State tax authorities and courts continue to address remote sales-related issues arising after the U.S. Supreme Court’s decision in “South Dakota v. Wayfair, Inc.”
In Wayfair, the U.S. Supreme Court overruled the physical presence nexus standard of Quill and National Bellas Hess with respect to state and local taxation of remote sales. States have taken action, issued guidance or instituted other measures concerning nexus issues and collection of taxes on remote sales.
The Department of Revenue rescinded Transaction Privilege Tax Ruling 16-1 in light of Arizona’s new marketplace facilitator law (effective date of October 1, 2019). In the ruling, the Department had ruled that an online marketplace was considered a retailer when it was the “contact point for customer service, processing payments on behalf of the merchant and providing or controlling the fulfillment process.”
With the new law imposing a collection and remittance obligation on marketplace facilitators, the tax ruling no longer reflects the Department’s policy.
The Department of Taxation released guidance [PDF 158 KB] on the general excise tax responsibilities of marketplace facilitators.
In Hawaii, a 2019 tax law (Act 2 that has an effective date of January 1, 2020) defines a marketplace facilitator as any person who sells or assists in the sale tangible personal property, intangible property, and services by providing a forum for listing or advertising items for sale and by collecting payment from the purchaser, either directly or indirectly. Certain entities—including food delivery services, transportation network companies, task-based service platforms, and data access marketplaces—are specifically identified in the Department’s guidance as marketplace facilitators. The guidance also has an extensive discussion about the treatment and classification of marketplaces and entities involved in facilitating sales of travel and tourism-related services. A marketplace facilitator is considered to be engaged in business in Hawaii if it has more than $100,000 in annual receipts or 200 transactions in Hawaii.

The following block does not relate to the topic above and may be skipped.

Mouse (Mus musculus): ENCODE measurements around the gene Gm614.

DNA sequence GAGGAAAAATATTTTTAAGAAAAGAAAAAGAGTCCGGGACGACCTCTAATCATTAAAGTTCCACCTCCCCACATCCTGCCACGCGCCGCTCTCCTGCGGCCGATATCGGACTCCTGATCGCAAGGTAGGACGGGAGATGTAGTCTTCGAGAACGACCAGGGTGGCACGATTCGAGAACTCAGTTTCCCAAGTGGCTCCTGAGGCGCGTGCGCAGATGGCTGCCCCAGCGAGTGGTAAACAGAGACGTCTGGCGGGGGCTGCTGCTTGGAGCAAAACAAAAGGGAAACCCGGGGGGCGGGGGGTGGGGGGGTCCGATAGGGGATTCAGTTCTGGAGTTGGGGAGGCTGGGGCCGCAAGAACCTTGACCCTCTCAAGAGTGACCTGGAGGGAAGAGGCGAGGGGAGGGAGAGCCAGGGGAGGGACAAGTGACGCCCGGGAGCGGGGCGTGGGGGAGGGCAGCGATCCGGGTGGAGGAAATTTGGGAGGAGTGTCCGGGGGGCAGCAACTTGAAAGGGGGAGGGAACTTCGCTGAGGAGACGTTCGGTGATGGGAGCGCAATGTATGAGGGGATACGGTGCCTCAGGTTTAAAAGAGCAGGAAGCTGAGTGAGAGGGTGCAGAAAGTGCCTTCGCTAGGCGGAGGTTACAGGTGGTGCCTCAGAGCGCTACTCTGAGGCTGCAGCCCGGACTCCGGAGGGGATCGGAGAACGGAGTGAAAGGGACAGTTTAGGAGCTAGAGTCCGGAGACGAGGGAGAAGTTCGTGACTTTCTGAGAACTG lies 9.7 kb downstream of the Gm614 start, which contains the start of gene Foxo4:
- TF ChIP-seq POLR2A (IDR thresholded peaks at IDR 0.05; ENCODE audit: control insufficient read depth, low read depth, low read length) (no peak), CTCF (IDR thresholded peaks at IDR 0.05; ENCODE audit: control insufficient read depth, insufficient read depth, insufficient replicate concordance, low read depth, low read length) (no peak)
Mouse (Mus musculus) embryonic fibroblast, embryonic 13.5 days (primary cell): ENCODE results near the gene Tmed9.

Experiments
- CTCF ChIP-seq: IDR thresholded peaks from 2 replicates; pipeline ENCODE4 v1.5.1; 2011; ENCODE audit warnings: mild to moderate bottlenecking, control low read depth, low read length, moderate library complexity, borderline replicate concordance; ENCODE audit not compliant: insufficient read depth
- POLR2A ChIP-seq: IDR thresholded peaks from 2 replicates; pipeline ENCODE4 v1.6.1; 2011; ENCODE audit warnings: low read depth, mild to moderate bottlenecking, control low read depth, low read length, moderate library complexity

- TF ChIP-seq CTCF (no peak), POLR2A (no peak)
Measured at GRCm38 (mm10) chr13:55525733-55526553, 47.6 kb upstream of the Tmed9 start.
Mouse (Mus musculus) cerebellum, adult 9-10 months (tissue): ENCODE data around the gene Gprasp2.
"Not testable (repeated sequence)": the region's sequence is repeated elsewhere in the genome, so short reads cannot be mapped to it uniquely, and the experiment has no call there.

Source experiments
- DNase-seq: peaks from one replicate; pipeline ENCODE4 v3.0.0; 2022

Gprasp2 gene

A taxpayer (a company with a “dot-com” address) argued in a case before the Louisiana Supreme Court that it was not a “dealer” required to collect local Jefferson Parish sales tax on third-party sales made through its marketplace for pre-Wayfair tax periods. The lower court held that the definition of “dealer” encompasses a broader group of persons than a “seller.” In the court’s view, had the legislature intended the collection duty to apply only to sellers, it presumably would have used that defined term as opposed to “dealer.”
House Bills 4540, 4541, 4542, and 4543 were unanimously passed by the Michigan House and are now pending in the state Senate.
There is an expectation that the Senate would pass these bills and that the governor would sign them into law.
The state Senate passed Senate Bill 557, and the bill has been referred to the House. In addition to other tax changes, this bill would require marketplace facilitators that have either gross sales in excess of $100,000 or engage in 200 or more separate transactions into North Carolina annually to begin collecting and remitting sales taxes as of February 1, 2020.
The North Carolina budget bill contained similar provisions, but was vetoed by the governor earlier this year for other reasons.
An electronic marketplace filed a notice of appeal with the South Carolina Court of Appeals in response to a ruling of an administrative law judge that the entity was in the “business of selling” tangible personal property at retail because: (1) a customer’s interaction was almost entirely with the marketplace; and (2) the marketplace accepted money in exchange for products.
Read an October 2019 report prepared by KPMG LLP
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